Some of the entrepreneurs who have launched companies targeting the epidemic have firsthand experience. 

Script Health founder James Lott had the idea for his company, which offers a mail-order service for the opioid antagonist Naloxone — commonly known as Narcan — when he was a pharmacist in Bonney Lake, Wash., in 2014. He was filling upwards of 50 to 75 prescriptions for oxycodone daily and “knew that wasn’t normal,” he said. 

Lott drew inspiration from a national survey that found many people are uncomfortable interacting with healthcare professionals about substance use because of the stigma around it. The company, which launched last year with $85,000, offers mail order naloxone, video tutorials on using the medication, the ability to query a pharmacist via email to minimize human interaction. It operates in Texas, West Virginia and Pennsylvania, with plans to expand nationally once more funding is secured.

“The country has been looking at a problem that has been getting worse in an exponential manner and they are using the same old solutions,” Lott said. “Startups are probably the most willing and they have the most flexibility to come up with the most innovative solutions to scale quickly.”

Nishi Rawat is a physician-turn-entrepreneur who said the healthcare system is plagued with inertia in addressing even obvious problems. As a critical care doctor, she routinely sent patients with opioid overdoses home rather than into treatment. 

“As medical workers, we often think that the behavioral health issues are not our problem. We are there to deal with the medical issues,” she said. “It’s not something I’ve been trained to deal with.”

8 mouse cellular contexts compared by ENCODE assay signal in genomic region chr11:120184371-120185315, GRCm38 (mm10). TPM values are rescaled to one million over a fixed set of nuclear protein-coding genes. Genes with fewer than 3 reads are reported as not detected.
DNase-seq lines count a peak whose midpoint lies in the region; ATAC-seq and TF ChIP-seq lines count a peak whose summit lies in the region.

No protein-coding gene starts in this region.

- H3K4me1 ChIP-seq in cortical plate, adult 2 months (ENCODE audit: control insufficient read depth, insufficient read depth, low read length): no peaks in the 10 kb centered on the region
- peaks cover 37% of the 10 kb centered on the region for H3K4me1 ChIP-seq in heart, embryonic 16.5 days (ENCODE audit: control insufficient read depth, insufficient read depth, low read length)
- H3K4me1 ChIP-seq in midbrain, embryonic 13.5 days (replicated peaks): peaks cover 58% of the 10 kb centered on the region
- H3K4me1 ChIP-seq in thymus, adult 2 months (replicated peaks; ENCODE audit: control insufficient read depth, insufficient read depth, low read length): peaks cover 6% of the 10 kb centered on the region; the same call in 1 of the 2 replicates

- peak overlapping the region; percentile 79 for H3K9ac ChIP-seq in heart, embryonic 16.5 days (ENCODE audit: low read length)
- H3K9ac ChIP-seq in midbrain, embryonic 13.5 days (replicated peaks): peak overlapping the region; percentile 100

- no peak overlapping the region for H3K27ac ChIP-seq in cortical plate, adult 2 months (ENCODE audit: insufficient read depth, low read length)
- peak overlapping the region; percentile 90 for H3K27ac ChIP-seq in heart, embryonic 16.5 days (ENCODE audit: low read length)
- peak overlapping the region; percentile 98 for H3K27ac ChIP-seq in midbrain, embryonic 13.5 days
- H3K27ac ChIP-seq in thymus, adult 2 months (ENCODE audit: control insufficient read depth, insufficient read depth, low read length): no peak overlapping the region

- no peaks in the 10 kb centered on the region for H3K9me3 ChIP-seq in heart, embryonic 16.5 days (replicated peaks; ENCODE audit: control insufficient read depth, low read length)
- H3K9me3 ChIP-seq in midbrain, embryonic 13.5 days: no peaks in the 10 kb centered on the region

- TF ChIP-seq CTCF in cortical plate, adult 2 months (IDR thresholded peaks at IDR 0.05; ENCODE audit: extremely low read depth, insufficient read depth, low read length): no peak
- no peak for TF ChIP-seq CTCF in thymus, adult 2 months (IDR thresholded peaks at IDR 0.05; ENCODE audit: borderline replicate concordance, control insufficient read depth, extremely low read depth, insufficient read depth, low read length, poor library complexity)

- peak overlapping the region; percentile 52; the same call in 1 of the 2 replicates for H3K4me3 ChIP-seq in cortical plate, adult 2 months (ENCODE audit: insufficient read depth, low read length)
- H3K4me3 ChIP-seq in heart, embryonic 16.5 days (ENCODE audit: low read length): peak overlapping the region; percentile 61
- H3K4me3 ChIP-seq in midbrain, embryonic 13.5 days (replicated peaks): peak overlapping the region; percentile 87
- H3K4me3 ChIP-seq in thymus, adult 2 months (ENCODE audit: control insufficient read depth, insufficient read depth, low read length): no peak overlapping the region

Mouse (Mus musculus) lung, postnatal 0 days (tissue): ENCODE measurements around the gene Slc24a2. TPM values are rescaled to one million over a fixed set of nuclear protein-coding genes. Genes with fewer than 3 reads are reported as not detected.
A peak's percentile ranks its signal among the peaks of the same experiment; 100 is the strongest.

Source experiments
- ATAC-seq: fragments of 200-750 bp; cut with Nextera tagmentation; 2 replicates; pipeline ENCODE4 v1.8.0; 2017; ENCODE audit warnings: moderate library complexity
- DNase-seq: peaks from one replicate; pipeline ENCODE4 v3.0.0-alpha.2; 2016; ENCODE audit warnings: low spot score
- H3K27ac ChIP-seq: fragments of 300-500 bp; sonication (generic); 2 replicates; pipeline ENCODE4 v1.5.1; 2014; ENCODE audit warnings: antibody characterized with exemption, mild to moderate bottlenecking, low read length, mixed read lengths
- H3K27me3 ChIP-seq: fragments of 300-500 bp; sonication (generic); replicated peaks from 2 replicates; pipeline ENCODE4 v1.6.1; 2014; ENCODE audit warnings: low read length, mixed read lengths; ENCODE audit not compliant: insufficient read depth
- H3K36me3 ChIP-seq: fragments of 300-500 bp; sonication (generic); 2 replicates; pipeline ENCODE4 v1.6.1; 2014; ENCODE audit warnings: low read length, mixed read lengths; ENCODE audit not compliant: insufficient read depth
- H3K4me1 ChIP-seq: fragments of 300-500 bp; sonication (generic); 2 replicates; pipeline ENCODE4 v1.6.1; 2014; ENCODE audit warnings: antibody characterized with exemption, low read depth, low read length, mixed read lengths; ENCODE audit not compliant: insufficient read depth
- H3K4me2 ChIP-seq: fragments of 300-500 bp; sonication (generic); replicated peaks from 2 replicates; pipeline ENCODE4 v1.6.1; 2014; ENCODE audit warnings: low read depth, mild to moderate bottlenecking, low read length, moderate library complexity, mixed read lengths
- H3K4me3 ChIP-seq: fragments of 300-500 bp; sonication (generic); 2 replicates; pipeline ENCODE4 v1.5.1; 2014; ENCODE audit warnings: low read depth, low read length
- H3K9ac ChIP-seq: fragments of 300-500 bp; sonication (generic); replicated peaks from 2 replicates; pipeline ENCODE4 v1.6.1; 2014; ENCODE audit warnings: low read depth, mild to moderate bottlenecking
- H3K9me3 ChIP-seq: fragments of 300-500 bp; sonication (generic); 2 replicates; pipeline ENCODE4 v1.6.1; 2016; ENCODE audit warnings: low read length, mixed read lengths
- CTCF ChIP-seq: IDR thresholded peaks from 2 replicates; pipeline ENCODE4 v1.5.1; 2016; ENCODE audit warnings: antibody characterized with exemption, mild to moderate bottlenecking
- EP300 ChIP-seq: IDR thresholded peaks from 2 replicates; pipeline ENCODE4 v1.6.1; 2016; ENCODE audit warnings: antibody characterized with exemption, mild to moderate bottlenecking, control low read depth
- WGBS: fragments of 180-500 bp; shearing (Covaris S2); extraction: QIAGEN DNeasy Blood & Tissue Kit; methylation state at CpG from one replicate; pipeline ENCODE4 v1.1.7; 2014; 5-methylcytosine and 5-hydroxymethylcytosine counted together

Her company, OpenBeds, has created digital patient marketplaces in seven states that make referring addicts to treatment facilities and social services easier for doctors and other health-care professionals. The company has received about $1.7 million in funding since starting in 2015 through a small business grant from the National Institute of Drug Abuse.

“One of the things that makes me feel good everyday is looking at our system and watching people get connected to treatment,” she said. 

Fortune 500 companies are also involved in addressing the crisis. The Hartford has invested $100 million in a claims system that uses predictive analytics to identify opioid misuse among patients on workers comp leave. Since 2014, the company has cut opioid prescriptions for policyholders by 45%. 

Hartford’s system flags opioid prescriptions and monitors them to see if they are refilled. Nurses will reach out to doctors to discuss alternative treatments, such as behavioral therapies, or weaning plans if use continues. Although opioids can be effective in treating immediate pain related to surgeries or injuries, about 20% of individuals who start a 10-day supply become longer-term users, the company notes.

“When you think of people who have the opportunity to get addicted, injured workers are way up there,” Mary Nasenbenny, senior vice president of claims, told Karma. “In that sliver of that population, we think we make a big impact.” 

Critics say Hartford is looking out for its bottom line more than addicts, but Nasenbenny points out that alternative therapies may be more expensive than allowing patients to continue misusing opioids. 

“If you do it right, the individual will recover to their full function. It’s good for them, it’s good for us, and it’s good for the employer,” she said. “When it comes to this particular crisis, each and every one of us has a responsibility to help our friends and family and do whatever we can to prevent this from getting worse.”